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Merkel backs Macron's call for a 'real' European army

Merkel backs Macron's call for a 'real' European army

Merkel also said Europe should work on a vision "to create a real European army one day".

This was stated by German Chancellor Angela Merkel during a speech in the European Parliament, which was broadcasted by satellite television to the European Commission, reports "European true".

She was more tactful in putting it in the context of being an independent partner than Macron was when he said a European army might also face the United States as an opponent.

Merkel told members of the European Parliament in Strasbourg, France the days where Europe can unconditionally rely on other nations (the United States) are gone.

The Head of the German government added, "We must take more responsibility for our fate, if we wish to strengthen ourselves as a Community".

Merkel told the European Parliament such an army would not undermine the US -led military alliance North Atlantic Treaty Organisation but would be complementary to it, remarks that were met with loud applause in the legislature though also with boos from nationalist members. The US president escalated his attack on Tuesday with a number of insulting tweets. However, because of Brexit, it will no longer have any say.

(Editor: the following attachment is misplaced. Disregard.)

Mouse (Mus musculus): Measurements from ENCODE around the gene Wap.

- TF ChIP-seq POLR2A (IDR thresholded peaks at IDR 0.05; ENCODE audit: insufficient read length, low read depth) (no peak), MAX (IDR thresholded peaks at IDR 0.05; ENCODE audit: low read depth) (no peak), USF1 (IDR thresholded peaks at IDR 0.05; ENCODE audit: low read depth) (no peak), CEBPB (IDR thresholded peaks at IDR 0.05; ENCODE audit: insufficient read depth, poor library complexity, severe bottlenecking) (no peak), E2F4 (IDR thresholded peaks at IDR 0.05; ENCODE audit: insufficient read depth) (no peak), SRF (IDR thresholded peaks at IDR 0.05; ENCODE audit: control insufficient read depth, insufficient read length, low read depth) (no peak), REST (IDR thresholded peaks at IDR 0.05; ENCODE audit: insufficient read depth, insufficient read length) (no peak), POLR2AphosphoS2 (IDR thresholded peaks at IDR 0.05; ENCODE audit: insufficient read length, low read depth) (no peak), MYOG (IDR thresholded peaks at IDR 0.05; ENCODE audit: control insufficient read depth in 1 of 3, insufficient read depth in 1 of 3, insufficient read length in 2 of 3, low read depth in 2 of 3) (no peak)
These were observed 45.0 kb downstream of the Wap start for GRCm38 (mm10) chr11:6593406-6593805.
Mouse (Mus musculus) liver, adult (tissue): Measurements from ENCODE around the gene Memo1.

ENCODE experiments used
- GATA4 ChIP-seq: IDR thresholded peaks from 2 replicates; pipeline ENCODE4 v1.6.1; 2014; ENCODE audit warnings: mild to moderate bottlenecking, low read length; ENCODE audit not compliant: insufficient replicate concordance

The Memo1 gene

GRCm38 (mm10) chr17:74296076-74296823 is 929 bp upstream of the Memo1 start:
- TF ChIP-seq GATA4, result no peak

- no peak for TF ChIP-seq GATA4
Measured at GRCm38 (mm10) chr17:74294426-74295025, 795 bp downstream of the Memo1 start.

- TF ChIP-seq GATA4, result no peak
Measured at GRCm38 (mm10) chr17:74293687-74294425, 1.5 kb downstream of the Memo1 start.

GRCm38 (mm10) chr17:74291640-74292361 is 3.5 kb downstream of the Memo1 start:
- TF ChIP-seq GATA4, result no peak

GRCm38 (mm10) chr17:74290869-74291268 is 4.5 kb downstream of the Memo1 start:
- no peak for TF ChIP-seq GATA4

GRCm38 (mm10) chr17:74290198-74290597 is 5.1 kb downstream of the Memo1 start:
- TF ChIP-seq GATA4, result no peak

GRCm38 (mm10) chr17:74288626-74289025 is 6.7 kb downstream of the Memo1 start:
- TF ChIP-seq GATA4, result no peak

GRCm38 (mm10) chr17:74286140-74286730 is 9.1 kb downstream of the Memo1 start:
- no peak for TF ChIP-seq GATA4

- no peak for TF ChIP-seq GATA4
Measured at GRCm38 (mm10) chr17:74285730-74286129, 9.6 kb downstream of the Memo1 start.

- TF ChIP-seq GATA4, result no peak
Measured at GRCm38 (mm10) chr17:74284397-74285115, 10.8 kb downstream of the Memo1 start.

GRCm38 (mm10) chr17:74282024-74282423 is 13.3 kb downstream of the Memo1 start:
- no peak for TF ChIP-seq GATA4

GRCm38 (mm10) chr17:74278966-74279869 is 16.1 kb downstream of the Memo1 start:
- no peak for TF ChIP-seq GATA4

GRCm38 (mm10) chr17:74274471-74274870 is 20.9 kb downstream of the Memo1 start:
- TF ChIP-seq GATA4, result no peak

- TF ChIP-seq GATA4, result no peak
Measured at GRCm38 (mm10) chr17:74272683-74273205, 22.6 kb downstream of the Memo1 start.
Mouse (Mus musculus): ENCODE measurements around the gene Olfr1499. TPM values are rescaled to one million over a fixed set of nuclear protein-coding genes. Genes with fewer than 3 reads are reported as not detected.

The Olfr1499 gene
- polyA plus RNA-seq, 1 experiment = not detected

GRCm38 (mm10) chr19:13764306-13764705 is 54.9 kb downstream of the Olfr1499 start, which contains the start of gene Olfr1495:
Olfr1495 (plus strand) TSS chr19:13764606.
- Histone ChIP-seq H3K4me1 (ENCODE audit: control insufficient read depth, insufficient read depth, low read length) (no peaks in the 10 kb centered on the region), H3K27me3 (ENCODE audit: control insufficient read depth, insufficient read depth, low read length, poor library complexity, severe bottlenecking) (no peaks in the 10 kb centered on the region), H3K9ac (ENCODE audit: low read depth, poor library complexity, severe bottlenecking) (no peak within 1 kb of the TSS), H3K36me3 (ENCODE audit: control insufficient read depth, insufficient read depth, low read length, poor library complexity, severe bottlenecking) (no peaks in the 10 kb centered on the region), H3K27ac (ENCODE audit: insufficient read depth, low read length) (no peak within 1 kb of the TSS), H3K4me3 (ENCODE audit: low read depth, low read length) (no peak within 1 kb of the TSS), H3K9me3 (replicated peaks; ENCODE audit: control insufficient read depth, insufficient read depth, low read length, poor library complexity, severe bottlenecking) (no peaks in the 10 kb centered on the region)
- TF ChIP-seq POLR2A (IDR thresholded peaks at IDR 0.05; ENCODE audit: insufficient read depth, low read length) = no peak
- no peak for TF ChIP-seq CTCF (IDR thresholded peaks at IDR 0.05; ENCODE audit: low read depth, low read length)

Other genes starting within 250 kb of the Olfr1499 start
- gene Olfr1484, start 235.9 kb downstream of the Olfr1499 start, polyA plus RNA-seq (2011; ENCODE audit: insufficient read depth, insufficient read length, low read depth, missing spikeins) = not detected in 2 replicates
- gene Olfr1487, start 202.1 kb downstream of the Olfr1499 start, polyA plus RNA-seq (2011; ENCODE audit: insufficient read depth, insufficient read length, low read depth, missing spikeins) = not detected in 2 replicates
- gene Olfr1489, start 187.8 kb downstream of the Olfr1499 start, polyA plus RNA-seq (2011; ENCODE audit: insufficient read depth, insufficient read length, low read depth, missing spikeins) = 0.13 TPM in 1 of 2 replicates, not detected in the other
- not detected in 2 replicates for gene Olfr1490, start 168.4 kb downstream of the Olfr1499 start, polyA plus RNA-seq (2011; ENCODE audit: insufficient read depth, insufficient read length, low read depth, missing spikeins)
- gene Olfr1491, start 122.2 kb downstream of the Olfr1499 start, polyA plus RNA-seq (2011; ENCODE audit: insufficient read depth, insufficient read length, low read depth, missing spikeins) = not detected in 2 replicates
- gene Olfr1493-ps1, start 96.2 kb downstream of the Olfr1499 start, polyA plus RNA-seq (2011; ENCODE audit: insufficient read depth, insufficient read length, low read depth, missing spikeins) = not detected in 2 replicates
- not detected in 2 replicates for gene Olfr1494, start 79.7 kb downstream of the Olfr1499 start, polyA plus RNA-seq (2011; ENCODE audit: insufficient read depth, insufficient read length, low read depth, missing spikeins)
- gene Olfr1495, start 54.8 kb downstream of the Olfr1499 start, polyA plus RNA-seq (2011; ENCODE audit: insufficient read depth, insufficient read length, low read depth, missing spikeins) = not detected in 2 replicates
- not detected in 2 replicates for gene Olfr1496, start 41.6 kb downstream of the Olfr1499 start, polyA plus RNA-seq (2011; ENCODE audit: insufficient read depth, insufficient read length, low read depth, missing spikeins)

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Macron's statement didn't exactly sit well with US President Donald Trump, who lashed out at his French counterpart on Tuesday and noted that France's problem during World War II wasn't the US, Russia, or China - it was Germany.

President Trump responded to Macron's remarks on Friday on Twitter, saying the French president's suggestion to form a European army to guard against the U.S.

As head of the EU's largest economy, Merkel has wielded considerable influence in the bloc during her almost 13 years as chancellor.

"To me, Merkel's warmongering speech - which was made just over 48 hours after Europe marked the centenary of the Great War Armistice- is nothing less than shameless warmongering that aims to pit the whole of Europe against traditional allies such as the US".

The German Chancellor argued that creating an European Union army would also be important for the peace within the continent.

Her call for a European army at some distant, unspecified point in the future rings hollow given her reluctance to spend a single euro more on Germany's own army, which lacks everything from functioning fighter jets to rifles. "Yet at the same time the establishment were brushing off our warnings; plans for a powerful European Union force were being worked out in backroom deals".